primary evidence (that is the original), it is where the party fails to tender the primary evidence that he can rely on the secondary evidence which must be certified. Thus, public documents can be proved by primary or secondary evidence. ... Based on the above authorities, the letter Exhibit PO is admissible in evidence and this Court was thus right to have admitted it in evidence. Therefore, the objection of the defence on this point is discountenanced by this Court. With regards to the Report admitted as Exhibit PO1, it appears to be the Votes and Proceedings of the Zamfara State House of Assembly to which is attached the report. It is noted by the Court that both Votes and Proceedings and the attached Report are photocopies. By the combined reading of Sections 88, 102, 140 (1), 105, 106 (a) (ii) and (c) of the Evidence Act, 2011 for the documents to be admissible they must be certified. The said documents having not been certified are inadmissible and thus rejected in evidence and accordingly marked so." Counsel to the Appellant submitted that the lower Court was wrong to have rejected the documents because they were not photocopies but originals and that the lower Court did not properly ascertain their nature before rejecting them. Counsel to the Respondent maintained otherwise and he submitted that the documents were indeed photocopies and were thus not admissible without having been first certified as true copies of the originals. With respect to both Counsel to the parties and the lower Court, they overlooked the nature of the documents in question and thus failed to apply the right provisions of the Evidence Act governing their admissibility. The document tendered as Exhibit PO1 is the "House of Assembly Zamfara State, Federal Republic of Nigeria - Votes and Proceedings, Thursday 30th May, 2013" and it was stated at the foot of the document that it was "Printed by Legislative Department of Zamfara State House of Assembly." The document tendered as Exhibit PO2 is headed and described as "Federal Republic of Nigeria, Zamfara State House of Assembly, Parliamentary Debates of Thursday 30th May, 2013, Sixth Assembly Fourth Republic, Second Session, State House of Assembly Official Report No 183, Volume II, Contents - Approval of Votes and Proceedings, Matters of Urgent Public Importance, Personal Explanation, Submission of Report of the House Special Investigation Committee (ADHOC) on the Operations and Financial Activities of Zamfara State Universal Basic Education Board" and it was stated at the foot of the document that it was "Printed by Publication Department, Zamfara State House of Assembly". The rules governing the admissibility of documents of this nature are contained in the provisions of Sections 122 (1), (2) (c) and Section 106 (c) of the Evidence Act. These sections read "122 (1). No fact of which the Court must take judicial notice under this section need to be proved. (2) The Court shall take judicial notice of:- (c) the course of proceeding of the National Assembly and of the Houses of Assembly of the States of Nigeria. 106. The following public documents may be proved as follows:... (c) the proceedings of a State House of Assembly, by the minutes of that body or by published Laws, or by copies purporting to be printed by order of Government" The law, by these provisions of the Evidence Act, is that printed copies of the proceedings of the House of Assembly need not be certified for them to be admissible in evidence and they are admissible evidence of the truth of their contents - Wilton & Co Vs. Phillips (1903) 19 Times Law Rep. 390; Attorney General of Bendel State Vs. Attorney General of the Federation (1981) 10 SC (Reprint Edition) 1 at pages 18 to 20 and Ugoh Vs. Benue State Local Government Service Commission (1995) 3 NWLR (Pt 383) 288 at 317-318 H-A. A look at the documents in question shows that they are printed copies of the proceedings of the Zamfara State House of Assembly for Thursday 30th May, 2013 and Exhibit PO1 carries on its face the original signature of the Speaker of the House of Assembly. The documents also stated on their faces that they were printed by Legislative Department of Zamfara State House of Assembly and by the Publication Department, Zamfara State House of Assembly respectively; they were thus obviously printed on the order of the Zamfara State Government and the Respondent did not canvas otherwise. The Respondent did not contest that the contents of Exhibits PO1 and PO2 do not truly reflect the proceedings of the House of Assembly for Thursday 30th May, 2013. The documents were admissible in the manner in which they were presented, without need for certification. In Ugoh Vs. Benue State Local Government Service Commission (supra), the Court explained the point at pages 317-318 H-A thus:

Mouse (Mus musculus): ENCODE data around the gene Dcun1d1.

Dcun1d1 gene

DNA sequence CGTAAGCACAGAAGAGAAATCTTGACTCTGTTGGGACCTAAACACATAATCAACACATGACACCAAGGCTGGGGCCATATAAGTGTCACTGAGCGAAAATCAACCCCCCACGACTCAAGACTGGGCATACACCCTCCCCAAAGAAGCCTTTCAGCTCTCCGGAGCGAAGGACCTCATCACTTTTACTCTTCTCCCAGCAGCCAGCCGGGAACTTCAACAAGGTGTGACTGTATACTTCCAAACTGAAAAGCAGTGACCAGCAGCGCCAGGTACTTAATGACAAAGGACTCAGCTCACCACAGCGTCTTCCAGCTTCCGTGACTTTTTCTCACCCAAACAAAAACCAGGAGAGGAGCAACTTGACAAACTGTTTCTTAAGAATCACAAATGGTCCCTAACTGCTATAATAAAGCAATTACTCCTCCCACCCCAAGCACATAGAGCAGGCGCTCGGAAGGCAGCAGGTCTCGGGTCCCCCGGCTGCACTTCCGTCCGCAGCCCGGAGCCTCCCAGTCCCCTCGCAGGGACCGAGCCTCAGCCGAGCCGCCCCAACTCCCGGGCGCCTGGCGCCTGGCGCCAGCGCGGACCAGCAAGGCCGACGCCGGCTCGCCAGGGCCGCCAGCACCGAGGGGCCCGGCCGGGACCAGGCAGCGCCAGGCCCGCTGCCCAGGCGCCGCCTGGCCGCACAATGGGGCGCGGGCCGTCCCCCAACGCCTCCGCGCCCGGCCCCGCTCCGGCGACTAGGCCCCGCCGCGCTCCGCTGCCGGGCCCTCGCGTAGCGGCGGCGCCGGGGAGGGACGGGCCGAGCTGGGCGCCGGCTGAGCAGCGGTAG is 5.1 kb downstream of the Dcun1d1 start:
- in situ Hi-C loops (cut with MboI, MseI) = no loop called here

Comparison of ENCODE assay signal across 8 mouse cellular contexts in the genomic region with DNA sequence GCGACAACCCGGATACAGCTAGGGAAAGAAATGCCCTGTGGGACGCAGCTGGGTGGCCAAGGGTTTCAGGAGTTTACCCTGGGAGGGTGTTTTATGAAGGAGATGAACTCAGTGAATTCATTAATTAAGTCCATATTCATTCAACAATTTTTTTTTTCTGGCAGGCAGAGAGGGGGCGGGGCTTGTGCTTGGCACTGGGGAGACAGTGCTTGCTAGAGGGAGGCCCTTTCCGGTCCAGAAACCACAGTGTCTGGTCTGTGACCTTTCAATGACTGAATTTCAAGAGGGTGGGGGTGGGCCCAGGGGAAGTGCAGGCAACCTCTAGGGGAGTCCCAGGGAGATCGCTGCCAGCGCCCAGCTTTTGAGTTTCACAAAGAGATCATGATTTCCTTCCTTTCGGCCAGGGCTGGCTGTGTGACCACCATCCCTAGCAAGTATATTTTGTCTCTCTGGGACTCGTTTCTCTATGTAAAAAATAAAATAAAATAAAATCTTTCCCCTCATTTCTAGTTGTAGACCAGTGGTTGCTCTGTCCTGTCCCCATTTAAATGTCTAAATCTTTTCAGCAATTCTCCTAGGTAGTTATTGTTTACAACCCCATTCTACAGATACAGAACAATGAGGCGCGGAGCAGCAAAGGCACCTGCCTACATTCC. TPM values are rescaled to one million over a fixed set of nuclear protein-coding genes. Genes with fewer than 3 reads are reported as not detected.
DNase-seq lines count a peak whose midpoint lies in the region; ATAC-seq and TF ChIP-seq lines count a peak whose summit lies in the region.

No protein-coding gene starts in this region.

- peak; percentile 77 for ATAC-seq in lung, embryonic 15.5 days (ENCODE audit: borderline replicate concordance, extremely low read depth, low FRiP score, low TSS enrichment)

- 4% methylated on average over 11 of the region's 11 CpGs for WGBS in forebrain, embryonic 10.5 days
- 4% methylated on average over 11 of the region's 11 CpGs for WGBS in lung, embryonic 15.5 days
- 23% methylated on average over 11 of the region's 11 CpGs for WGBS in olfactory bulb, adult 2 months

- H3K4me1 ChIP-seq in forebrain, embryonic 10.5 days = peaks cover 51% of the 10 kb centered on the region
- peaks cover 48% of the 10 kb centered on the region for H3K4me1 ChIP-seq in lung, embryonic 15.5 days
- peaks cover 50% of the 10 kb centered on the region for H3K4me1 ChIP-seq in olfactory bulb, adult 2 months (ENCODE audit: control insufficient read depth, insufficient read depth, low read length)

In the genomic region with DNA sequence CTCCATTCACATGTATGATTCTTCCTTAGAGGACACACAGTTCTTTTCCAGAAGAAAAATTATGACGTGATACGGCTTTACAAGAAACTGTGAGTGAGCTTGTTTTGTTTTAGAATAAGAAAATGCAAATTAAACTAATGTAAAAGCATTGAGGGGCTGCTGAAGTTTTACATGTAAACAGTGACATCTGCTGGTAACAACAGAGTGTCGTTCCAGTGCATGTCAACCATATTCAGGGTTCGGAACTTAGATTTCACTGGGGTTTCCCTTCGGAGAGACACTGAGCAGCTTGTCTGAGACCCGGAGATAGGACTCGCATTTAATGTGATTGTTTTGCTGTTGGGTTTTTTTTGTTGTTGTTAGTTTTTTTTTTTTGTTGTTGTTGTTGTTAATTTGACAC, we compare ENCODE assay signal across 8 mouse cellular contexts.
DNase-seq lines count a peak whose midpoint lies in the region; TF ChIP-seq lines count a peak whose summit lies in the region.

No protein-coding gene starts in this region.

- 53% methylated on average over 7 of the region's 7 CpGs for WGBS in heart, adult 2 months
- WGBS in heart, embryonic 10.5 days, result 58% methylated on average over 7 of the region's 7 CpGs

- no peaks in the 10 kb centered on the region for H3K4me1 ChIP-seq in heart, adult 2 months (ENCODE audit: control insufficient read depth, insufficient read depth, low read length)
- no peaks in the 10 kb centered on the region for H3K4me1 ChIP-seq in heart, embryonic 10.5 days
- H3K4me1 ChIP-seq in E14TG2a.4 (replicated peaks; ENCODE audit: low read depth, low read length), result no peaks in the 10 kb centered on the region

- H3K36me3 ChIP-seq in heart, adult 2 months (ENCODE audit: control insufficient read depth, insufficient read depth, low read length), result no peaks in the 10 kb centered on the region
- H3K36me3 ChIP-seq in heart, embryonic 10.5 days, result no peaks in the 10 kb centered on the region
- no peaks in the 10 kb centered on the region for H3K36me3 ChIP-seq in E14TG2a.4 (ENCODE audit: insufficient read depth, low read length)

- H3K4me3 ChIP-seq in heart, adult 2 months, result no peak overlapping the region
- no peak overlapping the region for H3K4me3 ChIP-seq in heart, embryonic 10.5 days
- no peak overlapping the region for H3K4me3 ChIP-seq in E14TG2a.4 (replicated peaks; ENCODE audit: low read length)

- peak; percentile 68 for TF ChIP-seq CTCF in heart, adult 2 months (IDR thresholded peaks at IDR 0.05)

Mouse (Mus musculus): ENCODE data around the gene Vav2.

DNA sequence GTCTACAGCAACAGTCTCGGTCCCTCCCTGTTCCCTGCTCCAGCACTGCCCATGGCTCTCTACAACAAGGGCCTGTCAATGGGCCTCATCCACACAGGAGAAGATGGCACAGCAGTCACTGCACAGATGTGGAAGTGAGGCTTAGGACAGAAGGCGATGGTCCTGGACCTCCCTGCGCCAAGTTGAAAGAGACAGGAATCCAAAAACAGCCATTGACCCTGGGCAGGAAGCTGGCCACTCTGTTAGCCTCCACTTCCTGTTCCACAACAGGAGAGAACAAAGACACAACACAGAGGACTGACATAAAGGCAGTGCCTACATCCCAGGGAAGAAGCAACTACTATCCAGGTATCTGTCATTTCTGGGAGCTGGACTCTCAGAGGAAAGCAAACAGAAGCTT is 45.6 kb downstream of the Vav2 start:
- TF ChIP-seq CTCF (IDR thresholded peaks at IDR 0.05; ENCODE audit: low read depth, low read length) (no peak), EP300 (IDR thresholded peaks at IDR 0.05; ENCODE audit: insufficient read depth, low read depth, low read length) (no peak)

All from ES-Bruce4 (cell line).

"Since Exhibits 6 and 4A are abstracts of the proceedings printed by the order of the Benue State Government, they are proof of the proceedings under Section 113 (iv) and (b) Evidence Act and are admissible without certification in proof of the public document, and so are copies purporting to be printed by the order of that Government." The lower Court was in error in rejecting Exhibits PO1 and PO2 in evidence and the decision of the lower Court thereon is hereby set aside." Per ABIRU, JCA.(Pp.28-34,Paras.D-A).